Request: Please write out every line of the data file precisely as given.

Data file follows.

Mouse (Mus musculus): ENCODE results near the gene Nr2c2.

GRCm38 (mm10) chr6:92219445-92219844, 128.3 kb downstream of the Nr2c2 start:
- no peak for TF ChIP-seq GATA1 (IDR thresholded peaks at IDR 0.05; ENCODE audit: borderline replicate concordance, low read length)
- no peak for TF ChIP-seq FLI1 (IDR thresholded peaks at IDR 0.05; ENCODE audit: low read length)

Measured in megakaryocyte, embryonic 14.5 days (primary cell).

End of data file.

Mouse (Mus musculus): ENCODE results near the gene Nr2c2.

GRCm38 (mm10) chr6:92219445-92219844, 128.3 kb downstream of the Nr2c2 start:
- no peak for TF ChIP-seq GATA1 (IDR thresholded peaks at IDR 0.05; ENCODE audit: borderline replicate concordance, low read length)
- no peak for TF ChIP-seq FLI1 (IDR thresholded peaks at IDR 0.05; ENCODE audit: low read length)

Measured in megakaryocyte, embryonic 14.5 days (primary cell).